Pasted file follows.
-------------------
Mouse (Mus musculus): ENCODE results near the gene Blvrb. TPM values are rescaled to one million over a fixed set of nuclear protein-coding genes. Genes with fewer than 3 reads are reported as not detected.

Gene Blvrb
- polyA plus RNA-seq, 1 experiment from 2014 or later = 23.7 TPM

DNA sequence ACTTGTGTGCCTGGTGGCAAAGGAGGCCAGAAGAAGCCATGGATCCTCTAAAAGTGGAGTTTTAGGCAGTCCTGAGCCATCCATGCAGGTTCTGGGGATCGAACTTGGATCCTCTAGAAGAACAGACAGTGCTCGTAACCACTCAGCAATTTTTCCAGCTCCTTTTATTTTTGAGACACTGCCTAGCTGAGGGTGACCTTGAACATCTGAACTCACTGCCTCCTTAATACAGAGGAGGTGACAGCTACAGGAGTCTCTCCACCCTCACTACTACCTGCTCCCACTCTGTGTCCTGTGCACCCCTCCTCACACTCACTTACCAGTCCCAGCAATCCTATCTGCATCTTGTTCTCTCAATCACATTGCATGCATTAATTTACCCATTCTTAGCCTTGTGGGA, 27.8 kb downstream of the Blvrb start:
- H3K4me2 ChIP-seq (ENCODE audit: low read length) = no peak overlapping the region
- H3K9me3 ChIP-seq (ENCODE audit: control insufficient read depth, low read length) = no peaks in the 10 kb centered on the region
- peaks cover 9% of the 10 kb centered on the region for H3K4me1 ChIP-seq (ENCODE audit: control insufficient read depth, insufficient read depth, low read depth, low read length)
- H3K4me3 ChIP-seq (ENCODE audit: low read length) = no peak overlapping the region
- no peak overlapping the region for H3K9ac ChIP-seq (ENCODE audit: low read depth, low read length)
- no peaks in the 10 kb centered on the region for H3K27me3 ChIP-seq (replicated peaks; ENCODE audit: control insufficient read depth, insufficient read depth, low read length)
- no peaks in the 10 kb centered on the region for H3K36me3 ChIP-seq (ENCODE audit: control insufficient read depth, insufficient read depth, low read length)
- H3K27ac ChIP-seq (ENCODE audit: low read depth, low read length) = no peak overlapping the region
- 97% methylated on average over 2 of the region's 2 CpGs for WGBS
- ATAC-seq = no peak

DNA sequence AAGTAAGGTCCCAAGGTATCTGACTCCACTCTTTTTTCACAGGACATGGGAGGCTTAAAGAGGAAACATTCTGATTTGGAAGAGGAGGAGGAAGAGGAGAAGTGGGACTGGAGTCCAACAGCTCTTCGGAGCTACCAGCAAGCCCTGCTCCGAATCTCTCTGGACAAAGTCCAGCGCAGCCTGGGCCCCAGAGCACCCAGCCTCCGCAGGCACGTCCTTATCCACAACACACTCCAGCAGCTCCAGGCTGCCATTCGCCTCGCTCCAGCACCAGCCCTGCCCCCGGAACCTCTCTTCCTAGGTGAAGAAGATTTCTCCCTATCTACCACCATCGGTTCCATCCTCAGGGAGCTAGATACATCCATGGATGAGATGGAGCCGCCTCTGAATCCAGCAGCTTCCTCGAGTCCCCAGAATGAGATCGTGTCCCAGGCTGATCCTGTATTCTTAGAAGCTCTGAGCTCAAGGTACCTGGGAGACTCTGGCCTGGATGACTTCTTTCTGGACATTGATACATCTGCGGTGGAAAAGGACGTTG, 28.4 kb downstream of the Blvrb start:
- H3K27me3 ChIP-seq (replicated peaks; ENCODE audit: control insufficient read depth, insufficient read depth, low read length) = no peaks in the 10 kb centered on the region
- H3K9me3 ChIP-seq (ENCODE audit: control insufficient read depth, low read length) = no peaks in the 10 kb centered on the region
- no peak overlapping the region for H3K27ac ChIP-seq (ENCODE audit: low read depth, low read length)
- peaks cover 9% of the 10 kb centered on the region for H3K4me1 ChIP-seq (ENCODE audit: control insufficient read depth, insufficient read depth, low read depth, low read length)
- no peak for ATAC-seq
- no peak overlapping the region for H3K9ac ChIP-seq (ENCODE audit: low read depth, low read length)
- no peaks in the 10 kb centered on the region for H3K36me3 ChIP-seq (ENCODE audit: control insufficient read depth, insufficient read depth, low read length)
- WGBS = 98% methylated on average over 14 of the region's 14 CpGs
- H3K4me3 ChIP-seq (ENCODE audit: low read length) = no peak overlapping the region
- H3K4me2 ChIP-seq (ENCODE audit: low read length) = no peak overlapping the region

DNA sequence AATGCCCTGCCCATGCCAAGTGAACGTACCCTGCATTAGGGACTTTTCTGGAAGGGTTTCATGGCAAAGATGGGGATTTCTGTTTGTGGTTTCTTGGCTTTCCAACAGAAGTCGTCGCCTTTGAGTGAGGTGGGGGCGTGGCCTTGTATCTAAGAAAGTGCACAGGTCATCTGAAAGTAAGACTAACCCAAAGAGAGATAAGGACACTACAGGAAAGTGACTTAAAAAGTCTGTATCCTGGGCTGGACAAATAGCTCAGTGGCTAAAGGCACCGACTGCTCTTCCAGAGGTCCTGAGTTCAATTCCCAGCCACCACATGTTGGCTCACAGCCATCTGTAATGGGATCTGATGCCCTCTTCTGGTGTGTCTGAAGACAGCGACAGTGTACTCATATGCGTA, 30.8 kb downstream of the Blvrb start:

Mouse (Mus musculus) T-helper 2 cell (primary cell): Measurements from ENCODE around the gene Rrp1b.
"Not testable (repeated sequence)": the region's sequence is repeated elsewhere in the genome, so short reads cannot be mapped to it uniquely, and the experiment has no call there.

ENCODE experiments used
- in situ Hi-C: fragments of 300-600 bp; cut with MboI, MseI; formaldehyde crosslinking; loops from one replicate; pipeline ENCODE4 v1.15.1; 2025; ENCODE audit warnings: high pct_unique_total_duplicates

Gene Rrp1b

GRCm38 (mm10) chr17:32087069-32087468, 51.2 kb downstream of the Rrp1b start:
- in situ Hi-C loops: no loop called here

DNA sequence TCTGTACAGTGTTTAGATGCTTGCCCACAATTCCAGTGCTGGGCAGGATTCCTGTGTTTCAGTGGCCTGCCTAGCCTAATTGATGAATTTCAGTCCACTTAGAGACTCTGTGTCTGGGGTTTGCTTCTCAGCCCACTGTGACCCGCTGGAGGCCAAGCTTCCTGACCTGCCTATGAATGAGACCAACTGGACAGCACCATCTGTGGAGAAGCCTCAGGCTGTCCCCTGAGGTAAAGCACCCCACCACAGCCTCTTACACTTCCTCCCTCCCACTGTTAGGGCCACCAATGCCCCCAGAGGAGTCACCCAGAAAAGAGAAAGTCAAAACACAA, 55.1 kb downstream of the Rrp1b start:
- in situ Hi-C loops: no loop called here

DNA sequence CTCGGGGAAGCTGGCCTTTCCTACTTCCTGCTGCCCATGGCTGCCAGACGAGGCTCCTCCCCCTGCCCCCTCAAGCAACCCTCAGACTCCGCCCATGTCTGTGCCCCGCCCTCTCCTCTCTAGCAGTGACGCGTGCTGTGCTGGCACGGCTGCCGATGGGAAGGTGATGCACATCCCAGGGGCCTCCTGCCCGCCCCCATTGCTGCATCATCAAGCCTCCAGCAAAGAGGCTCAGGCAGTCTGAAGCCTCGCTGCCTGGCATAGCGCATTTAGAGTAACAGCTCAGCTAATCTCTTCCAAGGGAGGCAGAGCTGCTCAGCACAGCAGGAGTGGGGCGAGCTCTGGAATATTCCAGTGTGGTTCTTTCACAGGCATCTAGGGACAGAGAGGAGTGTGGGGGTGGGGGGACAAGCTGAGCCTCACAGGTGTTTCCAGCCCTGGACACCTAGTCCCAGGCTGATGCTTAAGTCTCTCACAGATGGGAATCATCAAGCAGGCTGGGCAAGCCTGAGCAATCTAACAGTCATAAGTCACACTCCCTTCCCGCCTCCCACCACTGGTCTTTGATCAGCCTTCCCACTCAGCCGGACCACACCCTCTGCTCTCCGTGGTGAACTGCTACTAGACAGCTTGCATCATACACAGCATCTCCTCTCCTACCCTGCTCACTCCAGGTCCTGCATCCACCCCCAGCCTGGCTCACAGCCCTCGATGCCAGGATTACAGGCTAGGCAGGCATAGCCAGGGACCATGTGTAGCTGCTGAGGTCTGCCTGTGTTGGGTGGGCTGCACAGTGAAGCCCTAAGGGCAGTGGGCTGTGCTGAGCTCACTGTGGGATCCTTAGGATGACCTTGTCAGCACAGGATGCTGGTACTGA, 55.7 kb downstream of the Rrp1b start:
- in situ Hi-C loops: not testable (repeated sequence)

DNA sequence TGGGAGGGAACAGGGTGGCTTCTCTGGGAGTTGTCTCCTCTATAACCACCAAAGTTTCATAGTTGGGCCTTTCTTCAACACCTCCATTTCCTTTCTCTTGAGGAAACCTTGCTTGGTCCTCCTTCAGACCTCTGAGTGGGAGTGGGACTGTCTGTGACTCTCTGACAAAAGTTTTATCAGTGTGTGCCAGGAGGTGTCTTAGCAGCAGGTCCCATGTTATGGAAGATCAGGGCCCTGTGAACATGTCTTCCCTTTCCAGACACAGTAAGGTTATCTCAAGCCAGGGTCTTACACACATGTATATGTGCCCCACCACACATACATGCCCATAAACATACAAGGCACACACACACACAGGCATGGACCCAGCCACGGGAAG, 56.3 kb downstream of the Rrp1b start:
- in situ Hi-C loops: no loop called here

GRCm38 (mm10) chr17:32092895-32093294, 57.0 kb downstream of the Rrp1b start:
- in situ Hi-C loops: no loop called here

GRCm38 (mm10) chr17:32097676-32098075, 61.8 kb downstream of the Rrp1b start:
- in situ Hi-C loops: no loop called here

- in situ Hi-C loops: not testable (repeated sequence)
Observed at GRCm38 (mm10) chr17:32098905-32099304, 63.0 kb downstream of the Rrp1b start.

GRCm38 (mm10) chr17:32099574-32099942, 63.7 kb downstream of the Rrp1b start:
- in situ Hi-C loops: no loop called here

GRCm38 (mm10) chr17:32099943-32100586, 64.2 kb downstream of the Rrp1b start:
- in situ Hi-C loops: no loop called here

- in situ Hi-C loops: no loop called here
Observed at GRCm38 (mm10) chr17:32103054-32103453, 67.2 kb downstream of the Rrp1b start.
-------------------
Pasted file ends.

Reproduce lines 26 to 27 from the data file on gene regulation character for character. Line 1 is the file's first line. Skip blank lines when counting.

DNA sequence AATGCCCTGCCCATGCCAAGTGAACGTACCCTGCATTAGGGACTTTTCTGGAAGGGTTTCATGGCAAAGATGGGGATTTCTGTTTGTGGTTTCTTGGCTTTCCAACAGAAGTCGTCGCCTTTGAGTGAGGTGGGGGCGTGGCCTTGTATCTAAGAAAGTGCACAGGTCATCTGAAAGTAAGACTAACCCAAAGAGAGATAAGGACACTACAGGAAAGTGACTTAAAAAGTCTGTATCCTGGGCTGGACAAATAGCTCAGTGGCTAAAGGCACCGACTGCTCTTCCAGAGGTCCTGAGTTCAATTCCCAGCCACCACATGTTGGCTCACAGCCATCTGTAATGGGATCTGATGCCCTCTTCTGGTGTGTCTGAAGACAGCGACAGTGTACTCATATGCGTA, 30.8 kb downstream of the Blvrb start:

Mouse (Mus musculus) T-helper 2 cell (primary cell): Measurements from ENCODE around the gene Rrp1b.